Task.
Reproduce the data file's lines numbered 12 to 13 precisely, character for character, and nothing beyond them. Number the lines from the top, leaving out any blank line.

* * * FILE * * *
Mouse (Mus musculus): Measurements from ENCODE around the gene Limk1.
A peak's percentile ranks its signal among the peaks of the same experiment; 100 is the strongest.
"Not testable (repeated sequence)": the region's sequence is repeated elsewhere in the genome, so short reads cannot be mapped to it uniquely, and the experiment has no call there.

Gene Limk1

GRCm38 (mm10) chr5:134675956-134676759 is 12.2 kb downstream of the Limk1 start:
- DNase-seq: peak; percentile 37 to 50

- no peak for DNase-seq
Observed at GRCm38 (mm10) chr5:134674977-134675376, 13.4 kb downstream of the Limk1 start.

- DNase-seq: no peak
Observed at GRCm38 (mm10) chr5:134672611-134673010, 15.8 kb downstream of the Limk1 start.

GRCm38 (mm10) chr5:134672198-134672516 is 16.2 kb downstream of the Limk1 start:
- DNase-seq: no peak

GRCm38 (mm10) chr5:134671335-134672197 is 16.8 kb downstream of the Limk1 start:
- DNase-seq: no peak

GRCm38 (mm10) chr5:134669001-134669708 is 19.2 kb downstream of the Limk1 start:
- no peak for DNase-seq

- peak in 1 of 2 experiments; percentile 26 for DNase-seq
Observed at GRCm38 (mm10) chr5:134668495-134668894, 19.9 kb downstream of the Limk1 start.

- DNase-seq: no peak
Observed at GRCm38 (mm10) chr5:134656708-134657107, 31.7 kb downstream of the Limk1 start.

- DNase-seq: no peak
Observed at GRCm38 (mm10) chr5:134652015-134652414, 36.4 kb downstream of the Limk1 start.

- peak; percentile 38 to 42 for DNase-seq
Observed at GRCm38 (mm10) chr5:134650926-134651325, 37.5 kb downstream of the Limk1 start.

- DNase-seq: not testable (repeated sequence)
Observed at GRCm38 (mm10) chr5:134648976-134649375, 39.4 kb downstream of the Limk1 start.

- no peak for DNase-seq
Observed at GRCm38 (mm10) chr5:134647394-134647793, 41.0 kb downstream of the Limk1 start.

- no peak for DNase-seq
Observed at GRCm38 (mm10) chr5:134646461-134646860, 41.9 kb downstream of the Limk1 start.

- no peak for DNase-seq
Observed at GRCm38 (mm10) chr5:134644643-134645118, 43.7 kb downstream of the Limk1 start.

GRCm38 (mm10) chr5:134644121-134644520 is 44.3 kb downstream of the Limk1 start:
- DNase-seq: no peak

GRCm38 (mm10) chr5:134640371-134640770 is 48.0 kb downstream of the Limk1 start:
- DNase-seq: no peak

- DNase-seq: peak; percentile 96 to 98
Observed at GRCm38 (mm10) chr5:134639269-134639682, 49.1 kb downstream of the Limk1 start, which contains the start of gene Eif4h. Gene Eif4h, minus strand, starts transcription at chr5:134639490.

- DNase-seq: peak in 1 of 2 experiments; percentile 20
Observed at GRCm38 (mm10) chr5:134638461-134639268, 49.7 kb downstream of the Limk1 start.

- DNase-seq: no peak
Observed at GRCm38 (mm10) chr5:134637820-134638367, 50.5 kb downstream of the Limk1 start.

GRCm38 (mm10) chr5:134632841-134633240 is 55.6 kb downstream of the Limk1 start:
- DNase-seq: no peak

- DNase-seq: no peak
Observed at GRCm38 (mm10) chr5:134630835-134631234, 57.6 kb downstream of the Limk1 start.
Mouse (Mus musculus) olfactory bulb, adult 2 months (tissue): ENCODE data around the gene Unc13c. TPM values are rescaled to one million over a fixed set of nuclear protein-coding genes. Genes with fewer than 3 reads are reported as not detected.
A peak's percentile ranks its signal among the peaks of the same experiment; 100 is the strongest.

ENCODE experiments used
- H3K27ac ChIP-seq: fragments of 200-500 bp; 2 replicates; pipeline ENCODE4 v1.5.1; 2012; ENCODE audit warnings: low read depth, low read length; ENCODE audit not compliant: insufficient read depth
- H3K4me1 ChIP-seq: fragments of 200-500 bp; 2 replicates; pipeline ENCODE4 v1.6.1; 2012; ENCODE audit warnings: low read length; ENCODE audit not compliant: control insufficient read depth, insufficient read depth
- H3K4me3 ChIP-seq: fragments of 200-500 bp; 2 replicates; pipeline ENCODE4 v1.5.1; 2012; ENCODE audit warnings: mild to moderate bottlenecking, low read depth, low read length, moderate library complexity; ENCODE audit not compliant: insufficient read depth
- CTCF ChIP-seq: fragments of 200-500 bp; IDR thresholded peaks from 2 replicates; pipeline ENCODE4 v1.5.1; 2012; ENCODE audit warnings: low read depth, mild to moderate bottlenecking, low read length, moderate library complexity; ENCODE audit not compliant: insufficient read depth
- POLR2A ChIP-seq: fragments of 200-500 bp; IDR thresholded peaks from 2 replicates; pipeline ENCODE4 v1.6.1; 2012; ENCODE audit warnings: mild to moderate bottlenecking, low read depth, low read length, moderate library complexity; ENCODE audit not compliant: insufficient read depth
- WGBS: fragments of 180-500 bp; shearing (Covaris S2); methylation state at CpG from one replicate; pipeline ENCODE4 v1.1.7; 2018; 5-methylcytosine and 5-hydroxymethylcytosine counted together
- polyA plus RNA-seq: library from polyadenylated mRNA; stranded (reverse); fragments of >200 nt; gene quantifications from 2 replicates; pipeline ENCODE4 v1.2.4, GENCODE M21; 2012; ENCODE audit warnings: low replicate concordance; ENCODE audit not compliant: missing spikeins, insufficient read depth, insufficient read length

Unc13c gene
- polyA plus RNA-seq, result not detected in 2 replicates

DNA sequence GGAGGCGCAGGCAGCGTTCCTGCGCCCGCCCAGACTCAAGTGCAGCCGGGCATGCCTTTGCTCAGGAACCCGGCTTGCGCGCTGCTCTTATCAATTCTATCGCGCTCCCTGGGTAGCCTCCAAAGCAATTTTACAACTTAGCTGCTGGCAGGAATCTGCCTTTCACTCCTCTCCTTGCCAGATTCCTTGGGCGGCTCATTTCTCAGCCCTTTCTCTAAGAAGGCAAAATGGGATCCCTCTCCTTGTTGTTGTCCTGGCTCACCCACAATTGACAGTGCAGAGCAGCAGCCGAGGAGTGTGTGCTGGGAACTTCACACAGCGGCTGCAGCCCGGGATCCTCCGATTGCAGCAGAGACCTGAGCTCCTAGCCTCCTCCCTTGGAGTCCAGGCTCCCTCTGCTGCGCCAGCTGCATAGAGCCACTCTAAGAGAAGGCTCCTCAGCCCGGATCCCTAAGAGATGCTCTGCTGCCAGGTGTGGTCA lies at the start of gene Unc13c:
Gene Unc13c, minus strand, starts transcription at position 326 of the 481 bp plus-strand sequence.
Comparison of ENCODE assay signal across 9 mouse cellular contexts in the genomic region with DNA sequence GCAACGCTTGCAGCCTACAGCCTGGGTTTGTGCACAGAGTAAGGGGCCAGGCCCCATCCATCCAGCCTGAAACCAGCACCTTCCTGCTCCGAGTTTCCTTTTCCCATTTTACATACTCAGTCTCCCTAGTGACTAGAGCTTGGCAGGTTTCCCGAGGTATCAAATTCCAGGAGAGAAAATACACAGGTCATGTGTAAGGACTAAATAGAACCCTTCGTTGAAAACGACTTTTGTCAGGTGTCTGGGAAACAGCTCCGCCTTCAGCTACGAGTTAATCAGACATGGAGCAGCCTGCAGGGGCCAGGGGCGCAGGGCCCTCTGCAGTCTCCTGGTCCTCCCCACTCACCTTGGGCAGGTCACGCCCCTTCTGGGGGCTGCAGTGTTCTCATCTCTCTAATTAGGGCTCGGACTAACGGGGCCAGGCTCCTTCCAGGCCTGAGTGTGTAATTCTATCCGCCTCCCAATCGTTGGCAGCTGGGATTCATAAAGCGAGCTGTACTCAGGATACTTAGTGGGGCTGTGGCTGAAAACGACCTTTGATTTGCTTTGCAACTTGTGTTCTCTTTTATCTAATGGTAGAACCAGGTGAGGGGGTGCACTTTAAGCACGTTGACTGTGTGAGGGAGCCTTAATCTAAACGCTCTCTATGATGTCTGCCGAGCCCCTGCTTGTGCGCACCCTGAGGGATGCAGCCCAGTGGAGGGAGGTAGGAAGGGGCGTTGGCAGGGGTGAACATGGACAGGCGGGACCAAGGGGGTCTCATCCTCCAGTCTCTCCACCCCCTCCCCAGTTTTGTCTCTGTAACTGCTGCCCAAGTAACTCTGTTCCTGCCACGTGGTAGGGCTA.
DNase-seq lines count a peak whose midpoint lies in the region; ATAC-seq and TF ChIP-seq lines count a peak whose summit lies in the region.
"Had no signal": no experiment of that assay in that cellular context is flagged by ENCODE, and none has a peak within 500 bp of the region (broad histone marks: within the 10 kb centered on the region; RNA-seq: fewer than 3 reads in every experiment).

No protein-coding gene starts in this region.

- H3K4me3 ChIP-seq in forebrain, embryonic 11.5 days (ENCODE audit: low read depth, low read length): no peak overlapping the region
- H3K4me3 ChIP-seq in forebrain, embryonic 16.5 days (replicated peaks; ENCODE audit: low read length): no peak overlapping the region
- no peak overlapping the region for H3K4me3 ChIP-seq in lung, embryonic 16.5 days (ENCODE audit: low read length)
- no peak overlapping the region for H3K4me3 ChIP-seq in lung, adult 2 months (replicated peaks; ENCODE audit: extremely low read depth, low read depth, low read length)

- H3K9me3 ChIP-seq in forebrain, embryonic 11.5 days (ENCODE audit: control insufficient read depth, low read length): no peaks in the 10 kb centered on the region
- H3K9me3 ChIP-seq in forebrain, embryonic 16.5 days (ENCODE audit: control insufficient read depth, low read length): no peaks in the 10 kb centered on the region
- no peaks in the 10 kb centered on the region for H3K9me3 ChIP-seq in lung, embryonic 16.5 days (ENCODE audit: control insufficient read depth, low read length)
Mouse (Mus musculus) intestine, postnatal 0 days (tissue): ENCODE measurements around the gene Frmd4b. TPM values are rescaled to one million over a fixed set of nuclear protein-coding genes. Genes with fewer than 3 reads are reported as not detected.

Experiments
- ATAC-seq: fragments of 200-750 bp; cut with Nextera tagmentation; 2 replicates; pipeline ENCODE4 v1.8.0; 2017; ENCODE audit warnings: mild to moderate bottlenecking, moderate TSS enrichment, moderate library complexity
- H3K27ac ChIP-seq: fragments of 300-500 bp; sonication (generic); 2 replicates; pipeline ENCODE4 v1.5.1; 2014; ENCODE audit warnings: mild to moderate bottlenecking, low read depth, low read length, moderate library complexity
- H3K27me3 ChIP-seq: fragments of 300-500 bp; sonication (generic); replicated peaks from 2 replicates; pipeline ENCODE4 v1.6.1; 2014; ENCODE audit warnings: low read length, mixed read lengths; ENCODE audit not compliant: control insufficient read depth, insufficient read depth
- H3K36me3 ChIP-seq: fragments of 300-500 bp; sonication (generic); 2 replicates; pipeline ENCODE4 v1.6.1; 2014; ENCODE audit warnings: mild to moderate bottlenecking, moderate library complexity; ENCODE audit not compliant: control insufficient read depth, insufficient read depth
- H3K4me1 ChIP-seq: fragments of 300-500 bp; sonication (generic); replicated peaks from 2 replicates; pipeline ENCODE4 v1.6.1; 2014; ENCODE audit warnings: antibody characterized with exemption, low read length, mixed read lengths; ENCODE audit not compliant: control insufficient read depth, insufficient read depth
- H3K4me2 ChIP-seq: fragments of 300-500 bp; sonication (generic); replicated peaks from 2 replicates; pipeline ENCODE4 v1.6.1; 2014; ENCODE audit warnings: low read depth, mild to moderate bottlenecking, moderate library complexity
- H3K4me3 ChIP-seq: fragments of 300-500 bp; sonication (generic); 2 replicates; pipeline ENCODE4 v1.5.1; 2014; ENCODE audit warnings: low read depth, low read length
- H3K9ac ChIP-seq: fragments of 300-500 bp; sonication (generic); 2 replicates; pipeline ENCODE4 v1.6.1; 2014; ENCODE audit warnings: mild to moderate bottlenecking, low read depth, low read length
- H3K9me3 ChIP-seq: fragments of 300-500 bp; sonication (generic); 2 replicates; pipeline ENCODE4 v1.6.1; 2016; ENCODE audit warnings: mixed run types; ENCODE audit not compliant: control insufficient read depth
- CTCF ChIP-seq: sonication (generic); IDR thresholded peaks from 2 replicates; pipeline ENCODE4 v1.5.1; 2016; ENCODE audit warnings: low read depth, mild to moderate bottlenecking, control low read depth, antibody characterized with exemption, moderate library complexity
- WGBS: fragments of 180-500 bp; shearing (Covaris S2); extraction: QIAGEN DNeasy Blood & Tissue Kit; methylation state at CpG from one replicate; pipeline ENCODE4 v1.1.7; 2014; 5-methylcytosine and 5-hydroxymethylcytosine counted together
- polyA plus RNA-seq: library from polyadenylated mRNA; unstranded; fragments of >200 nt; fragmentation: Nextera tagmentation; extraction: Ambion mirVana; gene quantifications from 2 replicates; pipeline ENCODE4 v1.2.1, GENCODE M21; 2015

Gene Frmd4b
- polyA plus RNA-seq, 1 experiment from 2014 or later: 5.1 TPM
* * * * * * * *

- DNase-seq: no peak

GRCm38 (mm10) chr5:134671335-134672197 is 16.8 kb downstream of the Limk1 start: